If you don’t have a Raspberry Pi, they’re pretty reasonably priced. The Raspberry Pi 4 is the newest version. Any size memory will work. Raspberry Pi 3 will also work! If you want some information on getting started with a Raspberry Pi, check out my Getting Started with a Raspberry Pi YouTube video.

The most basic setup will run you about $110 to get started. This includes a Raspberry Pi 3B+ starter kit (with SD card and everything needed to run the Pi) as well as a RTL-SDR with a basic antenna. You can check the current prices here on Amazon:

CanaKit Raspberry Pi 3 B+ Starter Kit (32 GB EVO+ Edition)

Nooelec NESDR Mini USB RTL-SDR RTL2832U & R820T Tuner for ADS-B

These are the exact items I used to get started and they’re still up and running. I repurposed the Nooelec SDR for around the house stuff because I got a different SDR for ADS-B reception. As I was testing these links, Amazon kindly reminded me how long ago I got into this hobby – more than five years ago!

nooelec RTL-SDR purchased from Amazon in 2016
nooelec RTL-SDR purchased from Amazon in 2016

This post got long quick so I’ll stop here for now. The two links are enough for everything you need to get started. I’ll continue with a part two for how to set everything up, as well as upgrades to increase reception.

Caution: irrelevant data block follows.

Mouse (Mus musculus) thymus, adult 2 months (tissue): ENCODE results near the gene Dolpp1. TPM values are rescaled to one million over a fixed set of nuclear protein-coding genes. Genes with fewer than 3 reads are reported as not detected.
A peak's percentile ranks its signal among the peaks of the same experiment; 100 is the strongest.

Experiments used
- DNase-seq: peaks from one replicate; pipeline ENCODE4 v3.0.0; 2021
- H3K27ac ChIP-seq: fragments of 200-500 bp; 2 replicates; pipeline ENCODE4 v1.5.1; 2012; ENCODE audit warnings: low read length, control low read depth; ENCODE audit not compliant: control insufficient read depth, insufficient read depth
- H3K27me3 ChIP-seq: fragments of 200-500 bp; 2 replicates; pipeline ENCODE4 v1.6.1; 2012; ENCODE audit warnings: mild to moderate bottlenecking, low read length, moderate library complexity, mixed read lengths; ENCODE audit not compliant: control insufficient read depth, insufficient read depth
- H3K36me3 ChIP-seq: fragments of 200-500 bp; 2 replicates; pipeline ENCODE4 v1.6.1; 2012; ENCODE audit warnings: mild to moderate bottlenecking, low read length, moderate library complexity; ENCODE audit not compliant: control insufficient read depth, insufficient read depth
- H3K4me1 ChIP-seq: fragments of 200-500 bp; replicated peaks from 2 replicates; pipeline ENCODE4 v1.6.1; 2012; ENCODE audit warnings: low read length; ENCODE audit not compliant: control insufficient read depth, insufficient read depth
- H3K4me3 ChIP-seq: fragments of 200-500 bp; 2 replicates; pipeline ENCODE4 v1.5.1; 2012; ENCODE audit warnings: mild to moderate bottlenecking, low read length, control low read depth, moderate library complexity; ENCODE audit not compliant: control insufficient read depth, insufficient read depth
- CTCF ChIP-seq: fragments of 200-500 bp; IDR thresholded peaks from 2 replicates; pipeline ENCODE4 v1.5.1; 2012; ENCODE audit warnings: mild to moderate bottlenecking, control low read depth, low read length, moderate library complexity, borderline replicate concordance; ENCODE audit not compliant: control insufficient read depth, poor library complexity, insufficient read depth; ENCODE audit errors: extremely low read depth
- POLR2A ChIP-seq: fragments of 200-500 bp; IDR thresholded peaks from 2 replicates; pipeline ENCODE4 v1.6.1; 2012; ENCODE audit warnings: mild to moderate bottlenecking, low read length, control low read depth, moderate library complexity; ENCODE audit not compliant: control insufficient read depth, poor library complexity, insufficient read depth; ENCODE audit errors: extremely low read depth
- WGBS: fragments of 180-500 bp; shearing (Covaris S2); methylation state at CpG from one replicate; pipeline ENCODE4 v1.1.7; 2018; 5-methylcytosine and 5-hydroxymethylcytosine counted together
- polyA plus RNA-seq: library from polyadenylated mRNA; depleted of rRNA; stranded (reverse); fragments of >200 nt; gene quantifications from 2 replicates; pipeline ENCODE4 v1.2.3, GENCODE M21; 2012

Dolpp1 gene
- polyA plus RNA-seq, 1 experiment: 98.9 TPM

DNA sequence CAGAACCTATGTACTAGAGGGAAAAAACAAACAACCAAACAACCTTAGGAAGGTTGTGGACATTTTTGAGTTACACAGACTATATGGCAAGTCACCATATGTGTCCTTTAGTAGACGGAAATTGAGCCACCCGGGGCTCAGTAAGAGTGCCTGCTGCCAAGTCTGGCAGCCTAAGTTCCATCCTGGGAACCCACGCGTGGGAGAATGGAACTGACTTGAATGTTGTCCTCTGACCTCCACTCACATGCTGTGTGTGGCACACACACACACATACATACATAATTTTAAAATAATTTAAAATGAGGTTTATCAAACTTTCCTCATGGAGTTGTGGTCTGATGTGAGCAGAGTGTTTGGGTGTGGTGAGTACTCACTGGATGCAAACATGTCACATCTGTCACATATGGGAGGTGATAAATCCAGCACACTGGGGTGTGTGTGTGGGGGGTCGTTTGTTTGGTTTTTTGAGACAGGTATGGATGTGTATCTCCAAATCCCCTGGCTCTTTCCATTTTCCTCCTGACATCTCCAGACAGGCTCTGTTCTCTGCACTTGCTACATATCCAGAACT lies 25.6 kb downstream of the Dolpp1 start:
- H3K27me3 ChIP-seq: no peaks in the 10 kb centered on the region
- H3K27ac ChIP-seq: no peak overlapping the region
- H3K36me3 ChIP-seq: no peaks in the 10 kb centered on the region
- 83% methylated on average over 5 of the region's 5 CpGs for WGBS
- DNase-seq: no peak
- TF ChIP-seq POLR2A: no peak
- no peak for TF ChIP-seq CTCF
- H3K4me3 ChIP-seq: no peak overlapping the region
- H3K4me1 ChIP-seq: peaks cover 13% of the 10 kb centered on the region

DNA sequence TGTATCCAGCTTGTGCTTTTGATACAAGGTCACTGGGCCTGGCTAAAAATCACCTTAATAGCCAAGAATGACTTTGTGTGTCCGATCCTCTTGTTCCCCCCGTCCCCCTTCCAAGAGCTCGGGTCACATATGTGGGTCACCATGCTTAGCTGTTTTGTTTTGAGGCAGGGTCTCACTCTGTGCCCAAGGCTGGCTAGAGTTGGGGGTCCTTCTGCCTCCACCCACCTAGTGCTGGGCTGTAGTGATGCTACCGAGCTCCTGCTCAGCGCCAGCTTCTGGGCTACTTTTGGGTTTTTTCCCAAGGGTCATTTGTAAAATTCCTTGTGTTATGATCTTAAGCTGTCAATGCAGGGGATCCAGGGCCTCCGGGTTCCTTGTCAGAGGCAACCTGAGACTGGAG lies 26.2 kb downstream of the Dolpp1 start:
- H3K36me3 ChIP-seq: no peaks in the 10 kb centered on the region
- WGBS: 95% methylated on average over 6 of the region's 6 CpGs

Continued at Receiving aircraft ADS-B (position) signals – part 2!

Austin’s Nerdy Things is a participant in the Amazon Services LLC Associates Program, an affiliate advertising program designed to provide a means for sites to earn advertising fees by advertising and linking to amazon.com.

Categories
SDR

SDRs (or how I pull radio signals out of the air)

I figured I’ll be posting things based on how frequently I used them, at least to start. Eventually, I’d like to post based on your requests! Out of all the topics listed in the Introduction post, I use (or at least have various systems & automations using) SDRs to pull data out of radio signals the most frequently. In fact, most of what I have set up runs 24×7.

First off – what is a SDR? SDR stands for software defined radio. It means you can plug in one of these USB-based devices into your computer, and instantly be able to pull radio signals out of the air. Previously, like from whenever radio became a thing, until recently, radios were analog devices made up of resistors, transistors, and other things like that. They were bought tuned to a specific frequency and further, only listening to a certain type of signal on that specific frequency.